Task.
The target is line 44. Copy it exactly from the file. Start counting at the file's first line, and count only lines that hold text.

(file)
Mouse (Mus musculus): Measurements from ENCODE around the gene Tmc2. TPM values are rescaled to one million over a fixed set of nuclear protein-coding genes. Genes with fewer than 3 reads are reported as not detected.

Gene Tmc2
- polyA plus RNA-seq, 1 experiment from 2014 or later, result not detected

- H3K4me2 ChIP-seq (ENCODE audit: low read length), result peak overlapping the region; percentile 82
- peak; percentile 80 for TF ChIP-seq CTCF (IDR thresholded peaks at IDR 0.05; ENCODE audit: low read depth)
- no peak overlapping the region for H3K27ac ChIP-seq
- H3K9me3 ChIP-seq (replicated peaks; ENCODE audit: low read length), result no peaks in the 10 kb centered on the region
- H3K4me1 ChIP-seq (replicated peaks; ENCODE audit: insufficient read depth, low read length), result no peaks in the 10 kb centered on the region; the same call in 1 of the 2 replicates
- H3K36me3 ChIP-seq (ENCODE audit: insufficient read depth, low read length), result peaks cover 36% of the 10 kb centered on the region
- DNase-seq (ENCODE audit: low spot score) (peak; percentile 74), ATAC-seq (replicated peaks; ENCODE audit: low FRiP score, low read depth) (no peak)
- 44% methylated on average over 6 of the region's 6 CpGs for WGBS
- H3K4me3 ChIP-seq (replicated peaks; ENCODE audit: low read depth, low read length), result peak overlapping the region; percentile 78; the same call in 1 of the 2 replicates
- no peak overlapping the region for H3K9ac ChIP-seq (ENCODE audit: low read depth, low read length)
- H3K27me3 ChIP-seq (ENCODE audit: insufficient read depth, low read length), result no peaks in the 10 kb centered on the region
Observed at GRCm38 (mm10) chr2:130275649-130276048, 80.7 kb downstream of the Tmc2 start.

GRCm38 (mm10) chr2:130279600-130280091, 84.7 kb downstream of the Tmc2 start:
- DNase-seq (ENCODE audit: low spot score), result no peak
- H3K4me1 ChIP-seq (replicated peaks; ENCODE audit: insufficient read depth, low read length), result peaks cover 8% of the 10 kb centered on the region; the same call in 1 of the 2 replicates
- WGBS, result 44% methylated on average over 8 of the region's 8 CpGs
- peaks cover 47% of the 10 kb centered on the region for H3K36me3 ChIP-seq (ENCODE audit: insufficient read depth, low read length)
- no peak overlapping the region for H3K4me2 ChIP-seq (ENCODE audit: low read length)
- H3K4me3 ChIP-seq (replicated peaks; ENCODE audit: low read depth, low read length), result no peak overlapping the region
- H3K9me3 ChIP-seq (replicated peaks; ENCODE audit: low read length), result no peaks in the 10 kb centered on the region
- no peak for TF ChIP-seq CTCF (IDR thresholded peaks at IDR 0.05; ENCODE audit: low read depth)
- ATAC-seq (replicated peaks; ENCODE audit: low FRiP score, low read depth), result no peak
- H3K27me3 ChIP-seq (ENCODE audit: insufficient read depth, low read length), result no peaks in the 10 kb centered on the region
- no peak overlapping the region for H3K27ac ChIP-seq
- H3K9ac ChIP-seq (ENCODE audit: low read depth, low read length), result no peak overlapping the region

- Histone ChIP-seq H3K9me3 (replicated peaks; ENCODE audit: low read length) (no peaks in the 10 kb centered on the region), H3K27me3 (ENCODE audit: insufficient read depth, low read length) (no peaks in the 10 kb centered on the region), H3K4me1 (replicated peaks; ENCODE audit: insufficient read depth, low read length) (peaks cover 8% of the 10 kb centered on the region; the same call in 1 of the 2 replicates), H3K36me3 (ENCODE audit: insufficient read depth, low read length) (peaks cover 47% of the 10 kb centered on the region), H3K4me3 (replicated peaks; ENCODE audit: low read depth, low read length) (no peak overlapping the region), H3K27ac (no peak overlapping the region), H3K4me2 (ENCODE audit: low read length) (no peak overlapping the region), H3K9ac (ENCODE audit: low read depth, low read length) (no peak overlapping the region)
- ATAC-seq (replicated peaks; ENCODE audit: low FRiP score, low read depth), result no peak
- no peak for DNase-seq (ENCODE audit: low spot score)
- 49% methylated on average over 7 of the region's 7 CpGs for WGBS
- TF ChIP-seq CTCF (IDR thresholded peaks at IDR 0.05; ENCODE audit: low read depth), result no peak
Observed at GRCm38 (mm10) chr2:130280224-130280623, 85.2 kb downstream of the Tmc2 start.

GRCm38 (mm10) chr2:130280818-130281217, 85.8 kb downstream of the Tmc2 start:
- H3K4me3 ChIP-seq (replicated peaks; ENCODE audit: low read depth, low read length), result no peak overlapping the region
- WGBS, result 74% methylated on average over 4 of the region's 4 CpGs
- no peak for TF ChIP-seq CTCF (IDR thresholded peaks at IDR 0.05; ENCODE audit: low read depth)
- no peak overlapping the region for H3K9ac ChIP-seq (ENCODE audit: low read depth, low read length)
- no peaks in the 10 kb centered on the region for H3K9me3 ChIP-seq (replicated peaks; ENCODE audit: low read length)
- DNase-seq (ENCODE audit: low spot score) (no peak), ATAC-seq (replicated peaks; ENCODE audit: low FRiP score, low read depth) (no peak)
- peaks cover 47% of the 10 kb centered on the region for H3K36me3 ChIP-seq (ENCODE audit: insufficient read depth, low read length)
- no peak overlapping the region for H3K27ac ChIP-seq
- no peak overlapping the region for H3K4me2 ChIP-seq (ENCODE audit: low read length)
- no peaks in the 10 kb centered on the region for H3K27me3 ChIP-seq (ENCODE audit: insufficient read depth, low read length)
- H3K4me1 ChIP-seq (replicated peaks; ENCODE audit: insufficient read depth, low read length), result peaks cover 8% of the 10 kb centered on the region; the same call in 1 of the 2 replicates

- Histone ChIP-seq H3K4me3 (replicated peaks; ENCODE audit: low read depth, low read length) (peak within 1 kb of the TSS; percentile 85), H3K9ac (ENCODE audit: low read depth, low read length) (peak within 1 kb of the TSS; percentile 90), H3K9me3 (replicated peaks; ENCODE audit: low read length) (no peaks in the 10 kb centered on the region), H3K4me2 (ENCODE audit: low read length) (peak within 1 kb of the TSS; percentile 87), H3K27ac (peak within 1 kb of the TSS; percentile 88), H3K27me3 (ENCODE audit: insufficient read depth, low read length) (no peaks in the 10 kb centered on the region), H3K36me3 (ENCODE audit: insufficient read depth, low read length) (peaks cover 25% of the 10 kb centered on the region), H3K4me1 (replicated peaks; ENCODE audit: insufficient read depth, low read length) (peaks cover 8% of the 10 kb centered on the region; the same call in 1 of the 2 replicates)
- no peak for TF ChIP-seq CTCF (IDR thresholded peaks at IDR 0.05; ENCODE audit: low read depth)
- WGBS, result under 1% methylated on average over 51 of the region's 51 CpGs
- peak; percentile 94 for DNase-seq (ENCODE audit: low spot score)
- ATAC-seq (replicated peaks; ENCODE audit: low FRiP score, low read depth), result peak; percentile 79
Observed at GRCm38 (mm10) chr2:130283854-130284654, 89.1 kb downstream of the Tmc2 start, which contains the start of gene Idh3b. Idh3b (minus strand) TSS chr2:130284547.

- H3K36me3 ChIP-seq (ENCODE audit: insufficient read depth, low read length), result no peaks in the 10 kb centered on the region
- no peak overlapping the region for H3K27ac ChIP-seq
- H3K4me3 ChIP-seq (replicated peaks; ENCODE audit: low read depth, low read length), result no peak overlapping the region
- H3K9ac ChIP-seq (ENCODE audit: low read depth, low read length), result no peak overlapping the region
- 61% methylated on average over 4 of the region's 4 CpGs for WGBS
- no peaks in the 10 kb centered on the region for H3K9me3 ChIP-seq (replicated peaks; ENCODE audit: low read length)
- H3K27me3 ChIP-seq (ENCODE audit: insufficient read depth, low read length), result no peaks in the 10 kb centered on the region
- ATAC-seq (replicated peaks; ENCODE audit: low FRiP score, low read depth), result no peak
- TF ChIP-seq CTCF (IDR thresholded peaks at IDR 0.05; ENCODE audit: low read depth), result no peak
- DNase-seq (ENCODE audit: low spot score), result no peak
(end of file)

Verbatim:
- no peak overlapping the region for H3K4me2 ChIP-seq (ENCODE audit: low read length)